Insulin resistance induced by growth hormone is linked to lipolysis and associated with suppressed pyruvate dehydrogenase activity in skeletal muscle: a 2 × 2 factorial, randomised, crossover study in human individuals.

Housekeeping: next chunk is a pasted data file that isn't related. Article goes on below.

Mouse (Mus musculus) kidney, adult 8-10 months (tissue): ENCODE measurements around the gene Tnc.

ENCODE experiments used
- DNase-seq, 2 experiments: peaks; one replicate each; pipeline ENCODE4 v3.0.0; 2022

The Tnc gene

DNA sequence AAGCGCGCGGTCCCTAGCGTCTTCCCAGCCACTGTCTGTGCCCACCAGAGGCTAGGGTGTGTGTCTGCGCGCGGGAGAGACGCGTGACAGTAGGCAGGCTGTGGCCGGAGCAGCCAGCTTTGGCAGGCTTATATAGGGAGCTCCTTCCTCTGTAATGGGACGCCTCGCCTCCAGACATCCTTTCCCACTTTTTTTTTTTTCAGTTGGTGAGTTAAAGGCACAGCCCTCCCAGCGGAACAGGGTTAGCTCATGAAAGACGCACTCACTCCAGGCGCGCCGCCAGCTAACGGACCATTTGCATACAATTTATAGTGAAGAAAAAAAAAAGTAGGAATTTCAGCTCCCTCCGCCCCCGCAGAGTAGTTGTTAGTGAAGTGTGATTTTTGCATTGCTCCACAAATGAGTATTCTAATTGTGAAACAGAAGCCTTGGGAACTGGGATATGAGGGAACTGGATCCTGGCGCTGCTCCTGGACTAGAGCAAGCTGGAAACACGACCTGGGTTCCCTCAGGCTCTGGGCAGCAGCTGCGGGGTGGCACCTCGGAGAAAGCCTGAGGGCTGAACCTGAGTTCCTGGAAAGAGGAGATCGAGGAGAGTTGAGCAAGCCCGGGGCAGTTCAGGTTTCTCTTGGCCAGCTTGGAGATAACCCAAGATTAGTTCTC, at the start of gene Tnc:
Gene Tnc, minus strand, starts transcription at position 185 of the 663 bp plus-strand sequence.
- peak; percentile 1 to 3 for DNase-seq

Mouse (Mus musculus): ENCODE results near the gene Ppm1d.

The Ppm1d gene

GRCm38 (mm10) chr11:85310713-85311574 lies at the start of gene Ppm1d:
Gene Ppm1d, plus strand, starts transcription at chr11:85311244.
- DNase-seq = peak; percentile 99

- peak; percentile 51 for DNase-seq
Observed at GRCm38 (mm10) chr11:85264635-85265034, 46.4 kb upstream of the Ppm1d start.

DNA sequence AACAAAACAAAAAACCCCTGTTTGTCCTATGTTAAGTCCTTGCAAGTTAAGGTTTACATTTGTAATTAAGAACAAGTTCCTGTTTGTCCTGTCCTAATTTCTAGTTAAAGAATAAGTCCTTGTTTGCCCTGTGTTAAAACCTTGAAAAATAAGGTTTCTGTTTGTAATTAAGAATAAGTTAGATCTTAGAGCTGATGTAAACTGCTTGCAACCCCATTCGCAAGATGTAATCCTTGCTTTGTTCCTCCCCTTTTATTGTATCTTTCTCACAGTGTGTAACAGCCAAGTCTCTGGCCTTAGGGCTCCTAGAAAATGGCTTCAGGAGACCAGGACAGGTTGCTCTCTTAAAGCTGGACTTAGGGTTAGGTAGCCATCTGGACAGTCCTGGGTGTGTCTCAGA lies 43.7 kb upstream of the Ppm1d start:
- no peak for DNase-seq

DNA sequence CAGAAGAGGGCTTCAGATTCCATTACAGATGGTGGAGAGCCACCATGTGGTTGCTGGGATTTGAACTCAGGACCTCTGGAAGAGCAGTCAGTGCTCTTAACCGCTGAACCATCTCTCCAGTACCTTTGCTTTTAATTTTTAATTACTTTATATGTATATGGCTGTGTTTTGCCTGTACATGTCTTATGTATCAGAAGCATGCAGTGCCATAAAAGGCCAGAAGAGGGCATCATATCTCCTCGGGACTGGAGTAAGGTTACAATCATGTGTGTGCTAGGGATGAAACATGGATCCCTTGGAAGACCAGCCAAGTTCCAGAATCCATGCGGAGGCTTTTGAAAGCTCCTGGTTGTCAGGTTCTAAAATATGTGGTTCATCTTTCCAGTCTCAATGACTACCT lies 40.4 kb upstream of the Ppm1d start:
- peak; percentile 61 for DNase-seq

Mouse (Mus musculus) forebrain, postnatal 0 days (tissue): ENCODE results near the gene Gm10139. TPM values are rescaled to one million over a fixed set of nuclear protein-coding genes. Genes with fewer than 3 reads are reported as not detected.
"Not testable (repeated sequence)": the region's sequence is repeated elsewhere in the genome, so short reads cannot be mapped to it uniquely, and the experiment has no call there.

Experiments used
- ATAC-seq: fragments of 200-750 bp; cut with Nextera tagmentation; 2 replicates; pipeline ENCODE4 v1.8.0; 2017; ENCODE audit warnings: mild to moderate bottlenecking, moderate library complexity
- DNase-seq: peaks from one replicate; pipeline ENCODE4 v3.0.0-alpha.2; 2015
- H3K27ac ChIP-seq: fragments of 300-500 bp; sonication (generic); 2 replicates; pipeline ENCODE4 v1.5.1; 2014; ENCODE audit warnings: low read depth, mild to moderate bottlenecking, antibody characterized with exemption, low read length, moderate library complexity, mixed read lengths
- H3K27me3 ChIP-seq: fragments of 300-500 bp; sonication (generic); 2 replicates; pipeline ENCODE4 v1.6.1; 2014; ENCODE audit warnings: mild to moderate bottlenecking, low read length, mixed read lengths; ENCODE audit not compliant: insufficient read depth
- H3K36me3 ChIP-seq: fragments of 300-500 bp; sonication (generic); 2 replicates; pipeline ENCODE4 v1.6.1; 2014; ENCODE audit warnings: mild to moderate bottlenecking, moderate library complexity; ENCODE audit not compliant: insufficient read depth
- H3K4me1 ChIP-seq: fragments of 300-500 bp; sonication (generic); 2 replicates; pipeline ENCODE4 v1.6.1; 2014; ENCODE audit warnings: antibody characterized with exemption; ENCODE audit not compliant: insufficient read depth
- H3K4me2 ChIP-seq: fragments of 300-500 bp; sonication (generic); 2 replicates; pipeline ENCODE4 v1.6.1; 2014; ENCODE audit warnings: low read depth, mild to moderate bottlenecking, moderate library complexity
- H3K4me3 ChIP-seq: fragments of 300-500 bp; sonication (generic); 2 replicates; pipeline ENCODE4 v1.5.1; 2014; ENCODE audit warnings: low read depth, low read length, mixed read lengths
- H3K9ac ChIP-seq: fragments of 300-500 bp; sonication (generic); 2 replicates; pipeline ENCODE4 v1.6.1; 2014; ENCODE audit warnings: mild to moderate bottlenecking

Growth hormone (GH) causes insulin resistance that is linked to lipolysis, but the underlying mechanisms are unclear. We investigated if GH-induced insulin resistance in skeletal muscle involves accumulation of diacylglycerol (DAG) and ceramide as well as impaired insulin signalling, or substrate competition between fatty acids and glucose.Nine GH-deficient male participants were randomised and examined in a 2 × 2 factorial design with and without administration of GH and acipimox (an anti-lipolytic compound). As-treated analyses were performed, wherefore data from three visits from two patients were excluded due to incorrect GH administration. The primary outcome was insulin sensitivity, expressed as the AUC of the glucose infusion rate (GIRAUC), and furthermore, the levels of DAGs and ceramides, insulin signalling and the activity of the active form of pyruvate dehydrogenase (PDHa) were assessed in skeletal muscle biopsies obtained in the basal state and during a hyperinsulinaemic-euglycaemic clamp (HEC).Co-administration of acipimox completely suppressed the GH-induced elevation in serum levels of NEFA (GH versus GH+acipimox, p 

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